An eight-week yoga rehabilitation program led to significant improvements in strength, flexibility, balance, and endurance.
PROBLEM: Around five million stroke survivors in the U.S. live with lingering physical impairments, including reduced functional strength, flexibility, and endurance. These "chronic stroke" symptoms alter patients' lifestyles by making them less mobile and independent.
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METHODOLOGY: Researchers led by Arlene Schmid enrolled older veterans recovering from stroke in an adapted yoga program. These men and women had completed their post-stroke occupational and physical therapy before the study commenced but continued to have stroke-related injuries. Over an eight-week period, the researchers measured their hip flexion strength, ability to perform arm curls, aerobic endurance during a six-minute walk, speed at standing from a seated position, and range of motion.
RESULTS: The veterans who were practicing yoga experienced gains in functional strength, flexibility, and endurance. A related study that focused on the participants' gaits showed improved balance as well as faster and longer strides. Schmid explains in her report that yoga might have "improved neuromuscular control, likely allowing for strength improvements in affected limbs, sides or areas of disuse."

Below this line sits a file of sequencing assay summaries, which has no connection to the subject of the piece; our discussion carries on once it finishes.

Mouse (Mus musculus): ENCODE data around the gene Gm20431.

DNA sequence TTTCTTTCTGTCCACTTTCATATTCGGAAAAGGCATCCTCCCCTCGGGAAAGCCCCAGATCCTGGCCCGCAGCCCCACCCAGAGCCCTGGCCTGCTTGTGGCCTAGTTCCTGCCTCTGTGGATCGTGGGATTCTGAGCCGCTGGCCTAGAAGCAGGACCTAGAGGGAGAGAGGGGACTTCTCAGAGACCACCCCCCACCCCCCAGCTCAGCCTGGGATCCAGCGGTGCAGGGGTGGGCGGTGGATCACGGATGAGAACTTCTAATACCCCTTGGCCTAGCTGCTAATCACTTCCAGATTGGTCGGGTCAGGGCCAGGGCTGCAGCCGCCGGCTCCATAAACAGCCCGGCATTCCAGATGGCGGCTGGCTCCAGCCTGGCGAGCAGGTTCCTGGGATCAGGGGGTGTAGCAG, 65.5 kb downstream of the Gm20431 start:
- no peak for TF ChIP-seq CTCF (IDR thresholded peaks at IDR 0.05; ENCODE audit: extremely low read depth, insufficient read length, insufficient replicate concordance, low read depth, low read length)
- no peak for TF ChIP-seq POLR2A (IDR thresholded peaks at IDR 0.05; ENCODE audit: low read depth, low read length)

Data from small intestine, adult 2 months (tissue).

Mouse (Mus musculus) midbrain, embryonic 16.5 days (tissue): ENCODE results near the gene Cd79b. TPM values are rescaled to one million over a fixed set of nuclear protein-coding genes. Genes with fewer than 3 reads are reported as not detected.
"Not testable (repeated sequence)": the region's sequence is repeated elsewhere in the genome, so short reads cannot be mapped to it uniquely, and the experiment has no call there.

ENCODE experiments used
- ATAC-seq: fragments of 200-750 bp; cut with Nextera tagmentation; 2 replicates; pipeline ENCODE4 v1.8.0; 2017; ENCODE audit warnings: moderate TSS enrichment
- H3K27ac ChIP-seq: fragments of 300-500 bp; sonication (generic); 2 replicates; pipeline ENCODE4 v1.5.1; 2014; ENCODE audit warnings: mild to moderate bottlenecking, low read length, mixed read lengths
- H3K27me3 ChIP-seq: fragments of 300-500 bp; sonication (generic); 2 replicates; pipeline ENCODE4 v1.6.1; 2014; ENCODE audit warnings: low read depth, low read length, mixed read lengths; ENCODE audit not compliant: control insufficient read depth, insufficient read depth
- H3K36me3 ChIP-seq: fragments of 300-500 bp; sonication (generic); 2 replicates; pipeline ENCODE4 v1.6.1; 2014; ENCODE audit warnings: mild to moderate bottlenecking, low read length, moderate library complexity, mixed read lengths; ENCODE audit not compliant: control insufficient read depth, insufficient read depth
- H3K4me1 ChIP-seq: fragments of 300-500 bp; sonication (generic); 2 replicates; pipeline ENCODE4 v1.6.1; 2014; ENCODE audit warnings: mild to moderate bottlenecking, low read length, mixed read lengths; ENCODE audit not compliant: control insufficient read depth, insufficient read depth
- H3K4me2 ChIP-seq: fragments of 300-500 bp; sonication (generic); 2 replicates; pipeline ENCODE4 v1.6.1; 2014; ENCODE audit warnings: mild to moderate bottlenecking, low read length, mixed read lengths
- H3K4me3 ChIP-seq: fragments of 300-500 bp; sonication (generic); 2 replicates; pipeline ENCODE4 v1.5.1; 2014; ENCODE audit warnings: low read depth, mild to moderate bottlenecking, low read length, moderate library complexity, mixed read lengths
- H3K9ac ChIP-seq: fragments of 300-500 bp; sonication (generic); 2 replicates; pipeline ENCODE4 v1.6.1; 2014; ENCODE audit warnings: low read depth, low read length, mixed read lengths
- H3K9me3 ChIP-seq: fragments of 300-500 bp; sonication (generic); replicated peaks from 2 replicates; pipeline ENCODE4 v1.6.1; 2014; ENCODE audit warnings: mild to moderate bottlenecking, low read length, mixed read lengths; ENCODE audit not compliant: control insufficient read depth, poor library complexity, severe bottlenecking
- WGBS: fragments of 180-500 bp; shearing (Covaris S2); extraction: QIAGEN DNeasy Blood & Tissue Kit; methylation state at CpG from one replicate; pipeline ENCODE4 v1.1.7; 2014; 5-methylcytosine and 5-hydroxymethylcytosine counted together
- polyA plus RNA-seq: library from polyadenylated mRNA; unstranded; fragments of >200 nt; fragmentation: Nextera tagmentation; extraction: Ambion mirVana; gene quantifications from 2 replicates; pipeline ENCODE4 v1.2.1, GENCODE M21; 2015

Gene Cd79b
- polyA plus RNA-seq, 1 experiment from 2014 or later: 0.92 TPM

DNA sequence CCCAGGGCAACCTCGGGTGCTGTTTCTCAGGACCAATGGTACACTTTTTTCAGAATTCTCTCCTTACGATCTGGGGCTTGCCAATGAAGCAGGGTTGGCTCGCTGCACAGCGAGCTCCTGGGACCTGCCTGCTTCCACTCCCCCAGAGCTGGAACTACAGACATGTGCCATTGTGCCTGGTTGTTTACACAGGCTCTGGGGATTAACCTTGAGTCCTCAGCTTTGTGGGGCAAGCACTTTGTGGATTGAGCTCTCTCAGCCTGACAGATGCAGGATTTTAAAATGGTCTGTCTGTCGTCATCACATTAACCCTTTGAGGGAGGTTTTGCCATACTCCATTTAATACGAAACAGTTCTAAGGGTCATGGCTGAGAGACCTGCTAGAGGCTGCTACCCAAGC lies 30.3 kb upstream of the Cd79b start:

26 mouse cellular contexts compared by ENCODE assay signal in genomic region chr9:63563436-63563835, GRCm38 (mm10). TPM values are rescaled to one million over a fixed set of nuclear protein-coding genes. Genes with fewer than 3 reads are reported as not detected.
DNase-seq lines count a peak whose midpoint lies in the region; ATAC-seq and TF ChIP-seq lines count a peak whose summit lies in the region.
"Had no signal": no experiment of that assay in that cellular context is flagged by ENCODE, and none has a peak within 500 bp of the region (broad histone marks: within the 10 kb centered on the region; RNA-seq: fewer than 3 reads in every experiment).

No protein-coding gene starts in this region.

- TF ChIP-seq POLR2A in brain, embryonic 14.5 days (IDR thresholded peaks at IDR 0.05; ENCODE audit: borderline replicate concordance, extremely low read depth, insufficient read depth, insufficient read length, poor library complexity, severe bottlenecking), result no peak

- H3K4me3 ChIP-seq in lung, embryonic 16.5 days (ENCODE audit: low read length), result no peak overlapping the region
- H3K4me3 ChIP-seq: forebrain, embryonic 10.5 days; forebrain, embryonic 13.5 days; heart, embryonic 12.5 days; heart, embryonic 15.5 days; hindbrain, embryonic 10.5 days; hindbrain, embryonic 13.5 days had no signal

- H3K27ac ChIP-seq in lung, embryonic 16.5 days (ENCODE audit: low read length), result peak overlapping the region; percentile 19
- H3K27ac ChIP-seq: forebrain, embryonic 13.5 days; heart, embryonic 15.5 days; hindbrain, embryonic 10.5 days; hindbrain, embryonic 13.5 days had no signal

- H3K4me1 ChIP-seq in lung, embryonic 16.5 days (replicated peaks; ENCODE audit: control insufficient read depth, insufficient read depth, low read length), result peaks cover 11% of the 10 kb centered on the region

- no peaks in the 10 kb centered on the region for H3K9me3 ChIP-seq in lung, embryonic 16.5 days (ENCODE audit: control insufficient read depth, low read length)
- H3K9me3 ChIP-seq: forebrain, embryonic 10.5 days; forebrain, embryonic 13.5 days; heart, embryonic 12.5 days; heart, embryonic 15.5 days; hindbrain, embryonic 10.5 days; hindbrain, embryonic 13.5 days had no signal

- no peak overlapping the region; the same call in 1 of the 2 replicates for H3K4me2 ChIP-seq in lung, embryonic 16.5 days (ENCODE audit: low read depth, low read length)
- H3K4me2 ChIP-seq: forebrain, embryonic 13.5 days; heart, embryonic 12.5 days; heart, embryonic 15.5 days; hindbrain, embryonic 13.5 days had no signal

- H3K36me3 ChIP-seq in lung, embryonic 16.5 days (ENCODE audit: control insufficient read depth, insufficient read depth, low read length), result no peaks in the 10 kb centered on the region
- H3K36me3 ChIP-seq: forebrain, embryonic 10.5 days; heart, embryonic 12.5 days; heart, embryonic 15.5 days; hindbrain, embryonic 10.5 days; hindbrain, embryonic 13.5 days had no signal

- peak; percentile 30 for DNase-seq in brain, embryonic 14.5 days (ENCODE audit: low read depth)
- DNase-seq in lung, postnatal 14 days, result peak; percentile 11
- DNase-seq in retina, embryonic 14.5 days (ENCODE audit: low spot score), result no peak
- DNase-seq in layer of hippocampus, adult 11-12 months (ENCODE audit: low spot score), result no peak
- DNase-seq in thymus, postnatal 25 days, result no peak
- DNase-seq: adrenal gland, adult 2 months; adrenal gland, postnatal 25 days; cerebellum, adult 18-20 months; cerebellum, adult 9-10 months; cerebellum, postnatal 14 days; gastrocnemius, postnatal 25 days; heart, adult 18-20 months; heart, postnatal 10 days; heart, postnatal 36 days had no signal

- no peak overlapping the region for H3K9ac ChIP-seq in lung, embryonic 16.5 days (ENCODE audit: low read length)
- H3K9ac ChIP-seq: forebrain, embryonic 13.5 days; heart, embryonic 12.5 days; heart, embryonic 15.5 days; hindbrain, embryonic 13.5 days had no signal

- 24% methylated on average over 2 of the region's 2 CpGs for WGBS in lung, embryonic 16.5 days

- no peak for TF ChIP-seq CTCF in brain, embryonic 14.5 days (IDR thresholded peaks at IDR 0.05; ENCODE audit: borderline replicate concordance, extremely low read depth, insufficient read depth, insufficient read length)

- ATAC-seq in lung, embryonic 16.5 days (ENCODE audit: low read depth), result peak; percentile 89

CONCLUSION: Yoga improves post-stroke patients' balance, flexibility, gait, strength, and endurance.
IMPLICATION: The authors note that yoga should be considered for post-stroke in-patient or out-patient rehabilitation and should be taught by a yoga therapist who has had training in anatomy, physiology, and working with people with disabilities.